Heart of Nature (自然心) is a retrospective exhibition of oil paintings by Chang Wen-rong (張文榮). Chang’s landscape paintings are strong on earthy reds, greens, yellows and blues so as to evoke a simpler era. The paintings convey tranquil scenes derived from his life experiences, including fields and forests, flowers, waterfalls, rocks and gullies.
■ Kaohsiung Museum of Fine Arts, 80 Meishuguan Rd, Greater Kaohsiung (高雄市美術館路80號), tel: (07) 555-0331. Open Tuesdays to Sundays from 9am to 5pm. Admission: Free
■ Until May 19
Riverbed 1968 (河床1968) is a limited retrospective exhibition on the long and multi-directional career of Hsieh Chun-te (謝春德). There will be a limited number of photographs on view, as well as a recent video installation.
■ Chi-Wen Gallery (其玟畫廊), 3F, 19, Ln 252, Dunhua S Rd Sec 1, Taipei City (台北市敦化南路一段252巷19號3樓), tel: (02) 8771-3372. Open Tuesdays through Sundays from 11am to 7pm
■ Until May 4
Chinese sculptor Yu Ji (于吉) presents new sculptures made from wax, stone, lime and paper with In the Skin (切膚). Yu’s work ponders the history of figurative sculpture, particularly the human form, and how it is presented in the gallery space. Recalling ancient sculpture, which today retains its power for us due to its antiquity even though parts may have broken off over time. Yu intentionally ignores details and makes a fragmentary body, which serves as her own statement of history, and how we try to imagine the absent as present. The artist has been engaged in an on-site art-making project since she arrived in Taipei earlier this month, one which she’ll unveil at the opening reception tomorrow from 3:30pm to 5:30pm. Using the materials she has collected in Taipei, Yu says, she hopes to produce several works based on her own interaction with the environment and local residents.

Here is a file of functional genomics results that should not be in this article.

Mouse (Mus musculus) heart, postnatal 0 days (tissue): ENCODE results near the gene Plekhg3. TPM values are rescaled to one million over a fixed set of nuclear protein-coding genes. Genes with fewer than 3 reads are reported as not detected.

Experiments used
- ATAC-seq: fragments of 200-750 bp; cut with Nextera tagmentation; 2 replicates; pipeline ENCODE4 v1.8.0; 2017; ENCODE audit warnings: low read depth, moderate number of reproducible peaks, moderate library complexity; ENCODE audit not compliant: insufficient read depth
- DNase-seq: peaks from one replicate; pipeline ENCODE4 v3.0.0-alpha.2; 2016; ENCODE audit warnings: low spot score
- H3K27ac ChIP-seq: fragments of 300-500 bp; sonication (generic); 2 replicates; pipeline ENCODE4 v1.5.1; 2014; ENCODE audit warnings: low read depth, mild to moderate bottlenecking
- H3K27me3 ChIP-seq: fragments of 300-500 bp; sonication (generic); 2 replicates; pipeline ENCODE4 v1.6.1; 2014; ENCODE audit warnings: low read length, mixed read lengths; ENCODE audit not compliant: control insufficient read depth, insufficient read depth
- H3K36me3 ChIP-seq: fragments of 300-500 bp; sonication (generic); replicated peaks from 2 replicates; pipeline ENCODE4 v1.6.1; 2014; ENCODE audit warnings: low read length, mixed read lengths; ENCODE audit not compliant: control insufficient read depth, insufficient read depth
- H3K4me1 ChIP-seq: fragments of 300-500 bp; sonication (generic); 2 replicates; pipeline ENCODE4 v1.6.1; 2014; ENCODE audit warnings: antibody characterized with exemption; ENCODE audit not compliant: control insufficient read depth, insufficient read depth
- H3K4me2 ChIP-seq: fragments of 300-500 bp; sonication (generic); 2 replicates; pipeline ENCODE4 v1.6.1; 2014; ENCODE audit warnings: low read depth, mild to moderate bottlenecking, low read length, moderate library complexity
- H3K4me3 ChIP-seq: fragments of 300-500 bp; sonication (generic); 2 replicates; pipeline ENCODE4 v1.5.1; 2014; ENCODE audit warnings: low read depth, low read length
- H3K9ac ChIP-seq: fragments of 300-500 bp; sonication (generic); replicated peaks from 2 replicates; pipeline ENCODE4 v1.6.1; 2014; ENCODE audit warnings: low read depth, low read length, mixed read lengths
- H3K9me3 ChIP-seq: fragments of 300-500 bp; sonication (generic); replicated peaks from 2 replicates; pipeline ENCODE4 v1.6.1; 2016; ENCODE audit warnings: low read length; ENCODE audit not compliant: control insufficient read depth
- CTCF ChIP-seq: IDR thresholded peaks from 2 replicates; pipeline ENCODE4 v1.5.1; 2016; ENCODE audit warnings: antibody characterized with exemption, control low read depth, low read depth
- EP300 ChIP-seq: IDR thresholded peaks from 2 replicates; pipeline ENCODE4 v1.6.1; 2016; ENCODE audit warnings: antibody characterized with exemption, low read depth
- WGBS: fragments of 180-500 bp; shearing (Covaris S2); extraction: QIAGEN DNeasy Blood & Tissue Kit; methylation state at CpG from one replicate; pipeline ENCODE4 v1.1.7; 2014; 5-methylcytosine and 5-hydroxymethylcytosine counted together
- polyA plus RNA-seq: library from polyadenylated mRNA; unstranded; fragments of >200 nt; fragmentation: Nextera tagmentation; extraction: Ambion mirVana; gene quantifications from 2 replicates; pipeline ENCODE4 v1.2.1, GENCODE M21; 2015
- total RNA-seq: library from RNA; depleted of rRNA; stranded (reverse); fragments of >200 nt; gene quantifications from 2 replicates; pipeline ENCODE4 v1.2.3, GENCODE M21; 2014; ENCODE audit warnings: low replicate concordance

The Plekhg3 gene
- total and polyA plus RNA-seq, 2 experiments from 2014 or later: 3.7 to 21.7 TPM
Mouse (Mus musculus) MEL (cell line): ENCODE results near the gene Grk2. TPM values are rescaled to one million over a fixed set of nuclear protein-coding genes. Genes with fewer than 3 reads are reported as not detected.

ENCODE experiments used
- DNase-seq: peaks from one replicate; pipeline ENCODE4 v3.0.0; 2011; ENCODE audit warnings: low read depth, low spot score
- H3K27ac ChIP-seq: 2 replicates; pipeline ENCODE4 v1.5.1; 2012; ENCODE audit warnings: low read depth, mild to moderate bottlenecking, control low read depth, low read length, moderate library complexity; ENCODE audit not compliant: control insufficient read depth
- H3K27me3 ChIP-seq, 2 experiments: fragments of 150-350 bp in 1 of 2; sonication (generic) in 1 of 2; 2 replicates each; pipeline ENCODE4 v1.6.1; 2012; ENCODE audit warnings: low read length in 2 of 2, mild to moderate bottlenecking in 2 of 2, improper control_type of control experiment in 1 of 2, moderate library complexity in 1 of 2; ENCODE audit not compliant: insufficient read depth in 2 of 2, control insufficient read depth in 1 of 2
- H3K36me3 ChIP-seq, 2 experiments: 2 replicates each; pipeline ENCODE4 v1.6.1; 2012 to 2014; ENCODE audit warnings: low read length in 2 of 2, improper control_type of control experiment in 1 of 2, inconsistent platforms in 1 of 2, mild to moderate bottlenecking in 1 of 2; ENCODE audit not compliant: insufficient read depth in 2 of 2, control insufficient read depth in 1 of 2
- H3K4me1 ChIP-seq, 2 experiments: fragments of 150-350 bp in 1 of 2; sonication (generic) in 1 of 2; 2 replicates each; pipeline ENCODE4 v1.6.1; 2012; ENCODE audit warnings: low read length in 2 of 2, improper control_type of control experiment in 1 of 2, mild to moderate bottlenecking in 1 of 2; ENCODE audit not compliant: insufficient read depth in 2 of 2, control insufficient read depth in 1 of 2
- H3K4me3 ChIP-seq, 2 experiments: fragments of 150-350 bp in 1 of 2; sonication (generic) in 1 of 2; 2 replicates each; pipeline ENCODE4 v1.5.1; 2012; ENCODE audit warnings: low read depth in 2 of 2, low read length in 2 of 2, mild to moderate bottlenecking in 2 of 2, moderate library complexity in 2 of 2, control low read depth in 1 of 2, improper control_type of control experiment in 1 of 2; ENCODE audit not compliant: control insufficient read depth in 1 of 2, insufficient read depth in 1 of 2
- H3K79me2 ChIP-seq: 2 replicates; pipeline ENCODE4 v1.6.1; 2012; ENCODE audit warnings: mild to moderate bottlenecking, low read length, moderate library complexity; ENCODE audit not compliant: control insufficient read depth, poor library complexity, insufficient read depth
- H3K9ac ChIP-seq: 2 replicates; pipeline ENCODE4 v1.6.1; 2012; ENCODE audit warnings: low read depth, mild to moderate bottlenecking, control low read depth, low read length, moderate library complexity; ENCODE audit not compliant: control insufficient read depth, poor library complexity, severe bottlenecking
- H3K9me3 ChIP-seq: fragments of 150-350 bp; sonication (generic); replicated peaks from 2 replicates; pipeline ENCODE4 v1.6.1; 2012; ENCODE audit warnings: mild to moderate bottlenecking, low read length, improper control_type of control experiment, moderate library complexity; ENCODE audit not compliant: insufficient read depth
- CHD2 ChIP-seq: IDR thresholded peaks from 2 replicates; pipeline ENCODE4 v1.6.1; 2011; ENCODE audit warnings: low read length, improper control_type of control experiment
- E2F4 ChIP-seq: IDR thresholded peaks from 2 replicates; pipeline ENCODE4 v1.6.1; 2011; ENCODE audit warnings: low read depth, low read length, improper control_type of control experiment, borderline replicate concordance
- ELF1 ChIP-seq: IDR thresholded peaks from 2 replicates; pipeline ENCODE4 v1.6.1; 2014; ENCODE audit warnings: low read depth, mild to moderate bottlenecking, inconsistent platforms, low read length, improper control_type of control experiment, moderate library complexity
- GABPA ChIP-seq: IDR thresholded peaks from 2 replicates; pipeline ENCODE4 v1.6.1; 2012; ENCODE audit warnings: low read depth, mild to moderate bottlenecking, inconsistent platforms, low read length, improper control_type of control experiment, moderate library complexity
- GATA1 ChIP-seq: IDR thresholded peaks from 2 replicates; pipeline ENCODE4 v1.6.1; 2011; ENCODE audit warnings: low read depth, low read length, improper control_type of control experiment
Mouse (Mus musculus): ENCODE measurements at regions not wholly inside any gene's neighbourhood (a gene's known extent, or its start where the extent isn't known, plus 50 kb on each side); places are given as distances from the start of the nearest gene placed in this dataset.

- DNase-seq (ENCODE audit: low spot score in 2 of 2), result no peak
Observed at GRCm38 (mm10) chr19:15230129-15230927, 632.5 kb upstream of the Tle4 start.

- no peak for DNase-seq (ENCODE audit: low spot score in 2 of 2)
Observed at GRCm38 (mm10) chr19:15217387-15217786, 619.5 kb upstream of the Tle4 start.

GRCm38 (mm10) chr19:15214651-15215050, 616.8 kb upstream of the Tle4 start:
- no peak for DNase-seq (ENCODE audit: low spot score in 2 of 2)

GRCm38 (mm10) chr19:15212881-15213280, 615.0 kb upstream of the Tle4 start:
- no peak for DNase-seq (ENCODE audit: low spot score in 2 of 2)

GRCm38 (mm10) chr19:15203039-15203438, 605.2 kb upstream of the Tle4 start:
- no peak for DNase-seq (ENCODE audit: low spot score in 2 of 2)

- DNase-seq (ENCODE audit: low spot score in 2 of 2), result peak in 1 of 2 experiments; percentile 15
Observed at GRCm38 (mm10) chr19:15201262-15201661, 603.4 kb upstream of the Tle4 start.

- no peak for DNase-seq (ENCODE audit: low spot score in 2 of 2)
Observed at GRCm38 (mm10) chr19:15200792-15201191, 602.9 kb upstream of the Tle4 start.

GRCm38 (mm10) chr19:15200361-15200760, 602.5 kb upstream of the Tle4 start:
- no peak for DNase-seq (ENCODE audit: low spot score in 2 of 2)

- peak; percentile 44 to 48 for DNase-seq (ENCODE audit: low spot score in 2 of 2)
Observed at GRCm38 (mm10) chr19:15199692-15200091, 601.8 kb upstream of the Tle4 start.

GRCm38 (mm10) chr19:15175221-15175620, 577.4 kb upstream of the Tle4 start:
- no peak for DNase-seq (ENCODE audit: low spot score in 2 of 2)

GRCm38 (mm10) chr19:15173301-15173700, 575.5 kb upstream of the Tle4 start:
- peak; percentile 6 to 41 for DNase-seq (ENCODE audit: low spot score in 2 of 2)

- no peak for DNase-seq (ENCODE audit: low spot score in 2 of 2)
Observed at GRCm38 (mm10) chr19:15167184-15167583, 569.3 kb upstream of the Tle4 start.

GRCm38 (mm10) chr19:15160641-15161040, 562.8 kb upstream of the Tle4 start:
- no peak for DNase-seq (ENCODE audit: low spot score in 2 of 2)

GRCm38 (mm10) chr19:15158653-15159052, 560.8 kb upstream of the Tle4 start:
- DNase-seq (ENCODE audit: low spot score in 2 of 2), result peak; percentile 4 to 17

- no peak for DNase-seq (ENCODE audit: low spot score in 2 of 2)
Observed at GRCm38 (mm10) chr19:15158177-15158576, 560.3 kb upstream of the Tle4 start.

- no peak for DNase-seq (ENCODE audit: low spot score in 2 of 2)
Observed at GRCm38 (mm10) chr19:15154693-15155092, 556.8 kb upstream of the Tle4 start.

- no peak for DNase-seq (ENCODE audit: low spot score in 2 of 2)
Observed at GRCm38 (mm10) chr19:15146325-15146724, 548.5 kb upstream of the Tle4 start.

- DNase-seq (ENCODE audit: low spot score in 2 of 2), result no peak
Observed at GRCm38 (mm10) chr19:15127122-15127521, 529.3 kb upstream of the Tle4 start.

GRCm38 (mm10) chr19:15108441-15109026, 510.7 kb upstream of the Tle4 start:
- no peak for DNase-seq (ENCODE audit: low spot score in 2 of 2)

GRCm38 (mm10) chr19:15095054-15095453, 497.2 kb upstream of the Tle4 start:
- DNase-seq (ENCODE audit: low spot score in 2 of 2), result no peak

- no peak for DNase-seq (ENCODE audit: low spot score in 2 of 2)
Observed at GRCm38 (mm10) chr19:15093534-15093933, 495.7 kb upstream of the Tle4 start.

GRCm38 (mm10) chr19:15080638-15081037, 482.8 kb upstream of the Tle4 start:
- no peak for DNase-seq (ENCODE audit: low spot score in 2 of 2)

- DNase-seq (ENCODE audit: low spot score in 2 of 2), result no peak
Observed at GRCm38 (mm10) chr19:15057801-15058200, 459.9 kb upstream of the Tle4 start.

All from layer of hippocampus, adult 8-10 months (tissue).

■ Mind Set Art Center, 16-1, Xinsheng S Rd Sec 3, Taipei City (台北市新生南路三段16-1號), tel: (02) 2365-6008. Tuesdays to Sunday 2pm to 6pm
■ Opening reception tomorrow at 3:30pm
Unveiled: Restoring the Permanent Collection (隱藏的真實：典藏品修復展) is a retrospective exhibition presenting major works restored from the museum’s permanent collection. In addition to exhibiting these restored oil, ink, gouache and paper-based works for the first time, the museum has included images of the restoration process in order to create a dialogue between the hidden and real. By presenting unexpected discoveries such as unique mountings and materials, signatures and paintings within paintings — much of which is made possible by x-ray, infrared, ultraviolet, compositional analysis, and visible light spectrography — the viewer can further understand the artwork and the artists who made them. The exhibition venue is divided into four areas entitled Visible and Invisible, Science and Dialogue, Remembering History and Reappearing Art, and also includes a screening area where films related to the museum’s restoration work are shown.
■ Taipei Fine Arts Museum (TFAM, 台北市立美術館), 181, Zhongshan N Rd Sec 3, Taipei City (台北市中山北路三段181號), tel: (02) 2595-7656. Open Tuesdays to Sundays from 9:30am to 5:30pm and until 8:30pm on Saturdays. Admission: NT$30
■ Until June 2
Dreamy Reality (如夢) presents the paintings of Chinese artist Zhou Jinhua (周金華). Zhou’s paintings interweave two radically different perspectives: aerial photography and traditional Chinese painting. On these large-scale canvases, Zhou depicts people from an unusual height, though never as a unified mass. Those depicted seem to follow their own path, only sometimes coming together in twos and threes to enact multiple small dramas. For Zhou, the perspective is necessary for him to create his paintings. As he once said in an interview: “The bird’s-eye perspective is not a position of power. I need distance to understand what’s going on.”